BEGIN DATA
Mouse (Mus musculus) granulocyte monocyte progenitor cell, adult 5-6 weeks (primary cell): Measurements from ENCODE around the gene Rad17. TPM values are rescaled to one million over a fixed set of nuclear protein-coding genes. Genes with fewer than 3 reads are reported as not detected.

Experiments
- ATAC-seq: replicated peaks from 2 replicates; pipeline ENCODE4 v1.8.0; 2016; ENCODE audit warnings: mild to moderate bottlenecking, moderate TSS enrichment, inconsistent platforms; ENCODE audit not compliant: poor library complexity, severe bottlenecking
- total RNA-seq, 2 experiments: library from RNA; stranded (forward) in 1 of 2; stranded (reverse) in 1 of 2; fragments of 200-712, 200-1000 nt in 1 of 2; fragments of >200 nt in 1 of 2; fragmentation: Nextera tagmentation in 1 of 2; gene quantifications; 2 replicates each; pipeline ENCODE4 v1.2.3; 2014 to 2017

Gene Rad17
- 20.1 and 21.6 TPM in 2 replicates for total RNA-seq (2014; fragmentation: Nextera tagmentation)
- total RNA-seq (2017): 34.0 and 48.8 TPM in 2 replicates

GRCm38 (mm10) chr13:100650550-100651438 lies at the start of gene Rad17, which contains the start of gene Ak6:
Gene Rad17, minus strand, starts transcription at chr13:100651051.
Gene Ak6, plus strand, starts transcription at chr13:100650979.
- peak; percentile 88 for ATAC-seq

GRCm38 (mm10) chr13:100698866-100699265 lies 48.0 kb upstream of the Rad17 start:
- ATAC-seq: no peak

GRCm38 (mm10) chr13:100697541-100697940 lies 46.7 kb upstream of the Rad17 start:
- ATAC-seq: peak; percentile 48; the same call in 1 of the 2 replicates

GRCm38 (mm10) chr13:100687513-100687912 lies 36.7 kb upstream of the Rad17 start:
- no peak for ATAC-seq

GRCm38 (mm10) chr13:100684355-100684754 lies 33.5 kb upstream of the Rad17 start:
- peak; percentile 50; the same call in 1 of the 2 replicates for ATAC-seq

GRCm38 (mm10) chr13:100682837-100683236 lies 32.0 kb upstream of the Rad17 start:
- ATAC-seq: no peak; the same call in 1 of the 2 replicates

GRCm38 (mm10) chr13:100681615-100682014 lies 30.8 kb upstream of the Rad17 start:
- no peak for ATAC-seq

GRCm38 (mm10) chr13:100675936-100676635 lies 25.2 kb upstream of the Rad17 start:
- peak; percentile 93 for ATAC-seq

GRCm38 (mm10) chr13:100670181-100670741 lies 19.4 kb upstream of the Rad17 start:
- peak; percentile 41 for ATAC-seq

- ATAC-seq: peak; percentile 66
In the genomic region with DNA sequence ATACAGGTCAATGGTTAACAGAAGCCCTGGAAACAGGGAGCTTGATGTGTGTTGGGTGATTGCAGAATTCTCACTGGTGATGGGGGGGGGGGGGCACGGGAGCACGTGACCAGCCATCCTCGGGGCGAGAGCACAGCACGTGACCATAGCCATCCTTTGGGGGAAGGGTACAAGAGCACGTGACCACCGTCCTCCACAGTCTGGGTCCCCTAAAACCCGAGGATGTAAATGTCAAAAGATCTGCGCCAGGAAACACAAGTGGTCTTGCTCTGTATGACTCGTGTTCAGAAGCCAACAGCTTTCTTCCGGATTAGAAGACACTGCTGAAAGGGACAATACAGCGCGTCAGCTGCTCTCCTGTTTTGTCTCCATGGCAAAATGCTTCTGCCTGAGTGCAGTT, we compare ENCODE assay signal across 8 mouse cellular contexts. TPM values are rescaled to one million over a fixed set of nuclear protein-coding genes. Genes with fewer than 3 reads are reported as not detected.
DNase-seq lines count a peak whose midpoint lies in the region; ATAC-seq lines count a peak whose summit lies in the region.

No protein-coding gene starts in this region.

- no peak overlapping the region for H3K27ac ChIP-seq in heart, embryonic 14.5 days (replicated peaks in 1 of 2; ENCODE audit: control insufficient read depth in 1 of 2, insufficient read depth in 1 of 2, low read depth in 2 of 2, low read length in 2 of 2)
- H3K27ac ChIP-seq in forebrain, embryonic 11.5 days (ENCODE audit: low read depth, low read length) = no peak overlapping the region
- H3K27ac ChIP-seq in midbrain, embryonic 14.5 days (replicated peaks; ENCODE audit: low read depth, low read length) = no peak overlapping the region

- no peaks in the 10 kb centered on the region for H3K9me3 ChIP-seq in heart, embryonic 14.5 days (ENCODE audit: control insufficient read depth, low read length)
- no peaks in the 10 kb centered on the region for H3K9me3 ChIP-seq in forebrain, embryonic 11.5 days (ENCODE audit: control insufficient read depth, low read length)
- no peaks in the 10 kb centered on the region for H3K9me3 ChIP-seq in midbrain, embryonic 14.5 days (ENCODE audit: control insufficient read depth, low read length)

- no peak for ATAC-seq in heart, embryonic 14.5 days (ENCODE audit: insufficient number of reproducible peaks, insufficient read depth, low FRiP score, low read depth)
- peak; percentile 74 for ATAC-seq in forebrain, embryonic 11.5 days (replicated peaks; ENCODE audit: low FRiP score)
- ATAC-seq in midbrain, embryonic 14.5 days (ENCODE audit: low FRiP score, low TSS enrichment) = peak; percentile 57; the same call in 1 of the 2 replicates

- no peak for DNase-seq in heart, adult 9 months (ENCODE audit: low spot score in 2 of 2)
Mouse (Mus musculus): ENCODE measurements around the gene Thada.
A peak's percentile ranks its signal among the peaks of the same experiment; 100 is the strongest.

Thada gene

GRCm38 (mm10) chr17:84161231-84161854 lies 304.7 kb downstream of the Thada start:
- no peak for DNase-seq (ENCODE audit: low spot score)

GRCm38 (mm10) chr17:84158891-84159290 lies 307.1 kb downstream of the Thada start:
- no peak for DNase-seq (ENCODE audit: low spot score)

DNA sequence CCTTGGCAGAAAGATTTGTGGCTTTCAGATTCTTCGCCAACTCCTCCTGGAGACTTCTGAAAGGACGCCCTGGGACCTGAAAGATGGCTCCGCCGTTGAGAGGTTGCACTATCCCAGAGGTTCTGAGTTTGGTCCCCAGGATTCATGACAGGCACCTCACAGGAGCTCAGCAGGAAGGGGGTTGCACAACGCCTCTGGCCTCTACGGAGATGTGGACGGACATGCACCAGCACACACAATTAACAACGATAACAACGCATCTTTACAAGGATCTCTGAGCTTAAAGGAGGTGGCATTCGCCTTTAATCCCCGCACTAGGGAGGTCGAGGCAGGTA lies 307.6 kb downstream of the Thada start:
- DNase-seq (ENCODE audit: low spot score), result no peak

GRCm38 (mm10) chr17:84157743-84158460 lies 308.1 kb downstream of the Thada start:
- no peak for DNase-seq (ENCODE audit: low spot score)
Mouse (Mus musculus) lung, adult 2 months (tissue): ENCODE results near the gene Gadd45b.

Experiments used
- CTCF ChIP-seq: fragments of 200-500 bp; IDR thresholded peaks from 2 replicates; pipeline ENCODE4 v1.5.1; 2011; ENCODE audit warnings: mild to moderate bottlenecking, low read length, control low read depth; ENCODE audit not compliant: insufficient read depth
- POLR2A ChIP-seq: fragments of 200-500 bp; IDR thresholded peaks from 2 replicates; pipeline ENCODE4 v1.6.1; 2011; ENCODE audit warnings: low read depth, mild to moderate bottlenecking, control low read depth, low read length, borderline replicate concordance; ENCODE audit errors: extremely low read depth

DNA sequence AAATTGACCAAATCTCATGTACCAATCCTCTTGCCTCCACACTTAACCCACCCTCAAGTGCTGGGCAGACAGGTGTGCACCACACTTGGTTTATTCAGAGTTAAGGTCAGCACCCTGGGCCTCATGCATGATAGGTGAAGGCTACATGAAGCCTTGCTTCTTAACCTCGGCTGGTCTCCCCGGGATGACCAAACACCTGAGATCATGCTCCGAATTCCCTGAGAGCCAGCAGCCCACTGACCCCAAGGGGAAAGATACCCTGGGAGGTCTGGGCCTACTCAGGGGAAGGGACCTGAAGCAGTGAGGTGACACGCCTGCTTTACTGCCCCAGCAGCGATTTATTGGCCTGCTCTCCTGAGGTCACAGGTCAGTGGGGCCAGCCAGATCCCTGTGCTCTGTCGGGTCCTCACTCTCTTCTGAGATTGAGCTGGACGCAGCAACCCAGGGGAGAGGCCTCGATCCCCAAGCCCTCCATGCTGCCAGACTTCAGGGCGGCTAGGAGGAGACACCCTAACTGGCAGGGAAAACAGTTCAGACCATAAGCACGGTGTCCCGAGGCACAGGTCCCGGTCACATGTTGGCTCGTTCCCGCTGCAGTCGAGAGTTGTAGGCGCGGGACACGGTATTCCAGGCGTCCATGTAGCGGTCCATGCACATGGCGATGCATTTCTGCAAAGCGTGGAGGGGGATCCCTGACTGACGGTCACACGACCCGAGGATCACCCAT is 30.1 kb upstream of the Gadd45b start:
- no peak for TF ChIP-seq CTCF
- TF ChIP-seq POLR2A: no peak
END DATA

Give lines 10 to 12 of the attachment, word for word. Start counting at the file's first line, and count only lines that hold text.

Gene Ak6, plus strand, starts transcription at chr13:100650979.
- peak; percentile 88 for ATAC-seq

GRCm38 (mm10) chr13:100698866-100699265 lies 48.0 kb upstream of the Rad17 start: